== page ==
Fast forward to today, and I just completed my fourth round of five-day-a-week radiation/chemotherapy treatments.  The radiation room staff was listening to the Beatles on Spotify, and as I was lying on the table getting zapped, I drew inspiration from my great and good friend Dave McGimpsey and thought up a few bogus, cancer-related Beatles song titles, including "Molly's Got a Mass," Tottenham Tumour" and "Bloody Uncle Anus".  They're not in the same league as Dave's "Nigel and His Chippy", "Nasty Colonel Pickles" and "Sammy Likes His Crumblies", but I thought they were pretty good. 
   To summarize, so far, so good.  I feel fine, I haven't lost weight (which for a change is a good thing) and the prognosis is positive.  If I can get through my next appointment with the surgeon without falling off the table and cracking my skull open on the floor, I should be able to stay on the right side of the dirt for a while yet.  I'll keep you posted.  Thanks for listening.

Sunday, November 15, 2015

I lost 15 Twitter followers and I feel great!

   If only I could lose weight the way I lost Twitter followers after the Paris terrorist attacks, I'd be in fighting trim in no time.
   Actually, I only dropped about 15 Twits in the 24 hours immediately following the latest round of mindless carnage and subsequent social media brouhaha.  (For the record, losing 15 pounds would still leave me 25-30 lbs shy of my target weight, but I suppose it would be a start.)
   Anyhoo, back to my supposed Islamophobic intolerance that so offended some of my social media acquaintances that they felt compelled to bail on a tenuous online relationship that never had so much as a  "hail-good-fellow-well-met" to begin with: the details are fraught with irony. 

   My first offence was to call out much-reviled British television host Piers Morgan for not waiting until the bodies were removed from the crime scene before tweeting the shopworn apologia about the attackers not being "real" Muslims, as if "Allahu Akbar" is a motivational cheer reserved for the Dubai Mighty Camels of the Emirates Hockey League (and that's an actual team from an actual league, so don't blame me for perpetuating stereotypes - blame them).  Morgan and other "useful idiots" refuse to take the Islamic State at their word that everything they do is in the name of Islam, and anyone who points out that inconvenient truth is automatically labelled a bigot, even when they go out of their way to acknowledge that ISIS is not representative of all Muslims.  It's standard intellectual dishonesty practiced by self-righteous hashtag activists who never met a smear they wouldn't apply to anyone who doesn't march in ideological lockstep.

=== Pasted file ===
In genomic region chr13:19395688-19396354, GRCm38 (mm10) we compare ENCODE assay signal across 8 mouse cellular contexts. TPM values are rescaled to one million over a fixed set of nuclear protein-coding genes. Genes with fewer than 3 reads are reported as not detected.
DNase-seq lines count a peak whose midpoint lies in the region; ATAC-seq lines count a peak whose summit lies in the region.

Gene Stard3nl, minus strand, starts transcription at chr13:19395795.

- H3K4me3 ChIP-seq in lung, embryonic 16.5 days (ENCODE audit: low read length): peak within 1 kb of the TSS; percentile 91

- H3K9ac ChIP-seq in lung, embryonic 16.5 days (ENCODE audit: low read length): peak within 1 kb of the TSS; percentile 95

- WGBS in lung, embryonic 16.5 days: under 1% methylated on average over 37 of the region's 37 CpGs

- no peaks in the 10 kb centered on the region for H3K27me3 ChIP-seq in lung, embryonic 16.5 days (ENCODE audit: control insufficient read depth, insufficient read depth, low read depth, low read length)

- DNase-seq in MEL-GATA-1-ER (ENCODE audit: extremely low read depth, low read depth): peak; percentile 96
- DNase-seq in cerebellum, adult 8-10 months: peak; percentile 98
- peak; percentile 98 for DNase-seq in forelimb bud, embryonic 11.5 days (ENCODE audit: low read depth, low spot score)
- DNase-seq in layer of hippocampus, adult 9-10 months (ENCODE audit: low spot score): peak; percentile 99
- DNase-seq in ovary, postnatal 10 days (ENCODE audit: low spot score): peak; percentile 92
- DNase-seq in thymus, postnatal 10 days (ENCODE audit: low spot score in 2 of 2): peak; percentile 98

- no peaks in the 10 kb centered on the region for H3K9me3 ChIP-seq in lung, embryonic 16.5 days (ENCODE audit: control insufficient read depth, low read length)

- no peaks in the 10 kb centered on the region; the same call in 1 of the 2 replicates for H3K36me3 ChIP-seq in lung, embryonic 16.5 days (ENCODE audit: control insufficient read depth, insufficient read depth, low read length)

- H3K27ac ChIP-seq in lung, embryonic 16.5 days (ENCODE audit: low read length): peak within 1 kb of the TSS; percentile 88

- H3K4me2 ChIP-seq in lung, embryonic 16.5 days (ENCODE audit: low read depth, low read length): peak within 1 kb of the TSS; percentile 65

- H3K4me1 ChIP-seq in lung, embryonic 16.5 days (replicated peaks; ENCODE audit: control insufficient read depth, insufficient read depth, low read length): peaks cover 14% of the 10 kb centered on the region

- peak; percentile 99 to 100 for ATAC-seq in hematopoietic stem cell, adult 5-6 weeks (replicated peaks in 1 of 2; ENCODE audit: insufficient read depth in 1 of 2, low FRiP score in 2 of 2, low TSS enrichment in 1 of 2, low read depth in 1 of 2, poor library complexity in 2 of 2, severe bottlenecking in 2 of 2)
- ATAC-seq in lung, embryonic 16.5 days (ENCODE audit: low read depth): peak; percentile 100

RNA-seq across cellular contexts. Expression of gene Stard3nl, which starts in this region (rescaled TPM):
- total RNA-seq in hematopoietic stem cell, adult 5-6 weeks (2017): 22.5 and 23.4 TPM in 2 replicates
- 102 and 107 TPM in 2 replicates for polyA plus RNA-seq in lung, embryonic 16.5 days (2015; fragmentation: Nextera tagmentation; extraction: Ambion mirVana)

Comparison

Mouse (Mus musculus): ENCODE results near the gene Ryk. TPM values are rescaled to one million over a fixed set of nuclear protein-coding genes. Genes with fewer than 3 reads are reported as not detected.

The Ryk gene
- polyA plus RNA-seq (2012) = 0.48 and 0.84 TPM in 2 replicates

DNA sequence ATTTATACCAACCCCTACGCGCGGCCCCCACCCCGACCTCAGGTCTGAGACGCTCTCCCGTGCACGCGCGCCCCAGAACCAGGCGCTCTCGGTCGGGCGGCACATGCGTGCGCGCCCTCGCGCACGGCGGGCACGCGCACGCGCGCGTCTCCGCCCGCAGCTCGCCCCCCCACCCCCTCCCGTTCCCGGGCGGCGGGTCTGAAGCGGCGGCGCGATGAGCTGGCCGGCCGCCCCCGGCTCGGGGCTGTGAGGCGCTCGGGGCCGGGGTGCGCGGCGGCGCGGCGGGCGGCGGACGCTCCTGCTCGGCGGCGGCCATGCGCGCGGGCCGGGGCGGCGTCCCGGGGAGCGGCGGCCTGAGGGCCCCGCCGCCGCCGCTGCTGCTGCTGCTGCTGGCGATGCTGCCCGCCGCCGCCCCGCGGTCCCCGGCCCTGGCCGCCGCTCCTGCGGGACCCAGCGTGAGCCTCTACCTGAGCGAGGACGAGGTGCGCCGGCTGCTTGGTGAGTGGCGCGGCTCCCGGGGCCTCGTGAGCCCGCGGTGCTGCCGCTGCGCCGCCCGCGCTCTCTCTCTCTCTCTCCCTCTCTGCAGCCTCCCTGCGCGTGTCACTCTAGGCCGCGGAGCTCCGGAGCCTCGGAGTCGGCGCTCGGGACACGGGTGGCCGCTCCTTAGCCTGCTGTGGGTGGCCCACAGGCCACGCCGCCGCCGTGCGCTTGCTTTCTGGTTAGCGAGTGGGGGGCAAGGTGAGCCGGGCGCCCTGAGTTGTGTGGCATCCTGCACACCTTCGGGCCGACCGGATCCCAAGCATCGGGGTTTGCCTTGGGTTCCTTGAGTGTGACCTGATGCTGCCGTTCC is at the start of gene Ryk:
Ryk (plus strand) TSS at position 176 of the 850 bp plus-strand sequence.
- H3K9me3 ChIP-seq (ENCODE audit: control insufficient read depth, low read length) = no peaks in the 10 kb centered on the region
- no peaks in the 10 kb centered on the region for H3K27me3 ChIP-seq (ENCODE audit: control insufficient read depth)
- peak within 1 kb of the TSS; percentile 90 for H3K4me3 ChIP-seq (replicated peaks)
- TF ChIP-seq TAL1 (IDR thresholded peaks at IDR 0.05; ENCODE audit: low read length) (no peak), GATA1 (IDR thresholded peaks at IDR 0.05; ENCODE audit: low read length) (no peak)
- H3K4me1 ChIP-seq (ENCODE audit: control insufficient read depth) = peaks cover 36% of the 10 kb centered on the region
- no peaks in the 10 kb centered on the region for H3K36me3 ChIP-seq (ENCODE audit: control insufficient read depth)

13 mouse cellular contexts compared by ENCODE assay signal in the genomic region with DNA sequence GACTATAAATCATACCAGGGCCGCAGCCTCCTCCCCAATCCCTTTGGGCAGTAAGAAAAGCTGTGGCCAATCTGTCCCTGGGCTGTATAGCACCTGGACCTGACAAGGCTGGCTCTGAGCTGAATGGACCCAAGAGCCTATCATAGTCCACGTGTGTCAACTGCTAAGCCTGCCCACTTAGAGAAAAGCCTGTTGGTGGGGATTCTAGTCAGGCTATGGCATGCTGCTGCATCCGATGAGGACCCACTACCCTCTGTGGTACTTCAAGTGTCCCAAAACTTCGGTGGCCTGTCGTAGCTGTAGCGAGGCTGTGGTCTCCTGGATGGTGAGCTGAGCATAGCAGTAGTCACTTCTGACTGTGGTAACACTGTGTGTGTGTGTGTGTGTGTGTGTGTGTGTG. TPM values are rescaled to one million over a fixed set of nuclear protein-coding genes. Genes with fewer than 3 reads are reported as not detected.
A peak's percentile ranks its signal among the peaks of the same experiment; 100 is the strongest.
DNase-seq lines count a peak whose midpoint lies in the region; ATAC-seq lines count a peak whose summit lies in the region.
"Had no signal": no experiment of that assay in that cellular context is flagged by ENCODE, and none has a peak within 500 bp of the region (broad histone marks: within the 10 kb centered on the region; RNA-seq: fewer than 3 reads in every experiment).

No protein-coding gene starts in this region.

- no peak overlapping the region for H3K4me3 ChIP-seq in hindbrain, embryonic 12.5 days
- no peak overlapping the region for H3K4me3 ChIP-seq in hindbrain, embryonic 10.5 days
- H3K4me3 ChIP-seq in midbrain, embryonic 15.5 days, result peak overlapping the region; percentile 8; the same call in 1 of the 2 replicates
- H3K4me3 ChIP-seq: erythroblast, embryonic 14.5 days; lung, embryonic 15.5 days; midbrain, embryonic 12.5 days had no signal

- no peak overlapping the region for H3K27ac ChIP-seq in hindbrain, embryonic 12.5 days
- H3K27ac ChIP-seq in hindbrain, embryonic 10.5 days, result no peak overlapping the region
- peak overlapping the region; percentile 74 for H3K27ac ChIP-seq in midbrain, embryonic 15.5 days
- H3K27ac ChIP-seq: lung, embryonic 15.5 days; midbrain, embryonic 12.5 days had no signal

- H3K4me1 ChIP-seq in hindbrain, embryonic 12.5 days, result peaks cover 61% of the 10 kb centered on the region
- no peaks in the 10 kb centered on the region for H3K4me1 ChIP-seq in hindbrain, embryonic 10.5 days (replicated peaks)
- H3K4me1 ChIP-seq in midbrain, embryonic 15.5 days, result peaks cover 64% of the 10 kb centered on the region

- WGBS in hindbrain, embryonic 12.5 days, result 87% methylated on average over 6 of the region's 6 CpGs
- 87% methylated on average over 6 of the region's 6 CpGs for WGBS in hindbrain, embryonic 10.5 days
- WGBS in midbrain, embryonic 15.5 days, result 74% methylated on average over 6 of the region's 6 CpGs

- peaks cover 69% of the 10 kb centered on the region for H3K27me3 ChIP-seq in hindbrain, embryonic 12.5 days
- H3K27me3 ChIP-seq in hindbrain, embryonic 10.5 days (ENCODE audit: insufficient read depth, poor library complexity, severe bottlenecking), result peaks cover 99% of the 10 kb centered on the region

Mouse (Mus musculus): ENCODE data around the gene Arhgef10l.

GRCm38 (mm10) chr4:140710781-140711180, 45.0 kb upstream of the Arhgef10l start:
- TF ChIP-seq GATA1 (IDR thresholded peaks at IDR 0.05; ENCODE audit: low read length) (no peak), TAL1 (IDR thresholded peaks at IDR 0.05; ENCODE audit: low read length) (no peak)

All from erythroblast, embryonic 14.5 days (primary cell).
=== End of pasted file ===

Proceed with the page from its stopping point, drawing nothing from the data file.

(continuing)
The second tweet that got some knickers in a knot was this one:

   If you've read a newspaper or watched television in the last year, you know that's a reference to then-Liberal leader and newly-elected Prime Minister Justin Trudeau's widely-mocked comment that Canada should suspend air strikes against Islamic State in favor of offering cold weather survival aid and advice to ISIS victims.  Some people thought the tweet was in bad taste, but taste is subjective, and I thought it was relevant and fair current affairs commentary, however biting.  For those who didn't understand the reference because they don't follow the news, tough tits.  Educate yourself.  And spare me the bleating about criticism of our new PM being tantamount to "playing politics".  The election is over.  You want to talk about playing politics?  Former Prime Minister Stephen Harper was (and continues to be) blamed for everything from climate change to the heartbreak of psoriasis by anti-conservative partisans whose disdain for the man precludes any semblance of fair and credible commentary.
    I'll leave you with a couple of essays that underscore how the schism in Western political ideology has never been wider.  I'm more inclined to the Breitbart point of view, both ideologically and because they tend to maintain a sense of humour, which I believe is important.  The Salon post also makes some excellent points, especially about ill-advised western foreign policy adventures, but I can do without the victim-blaming, and Christ, they can be whiny and condescending.

Feedback is welcome but anonymous comments will not be posted.  If you don't have the courage of your convictions, they're not worth reading.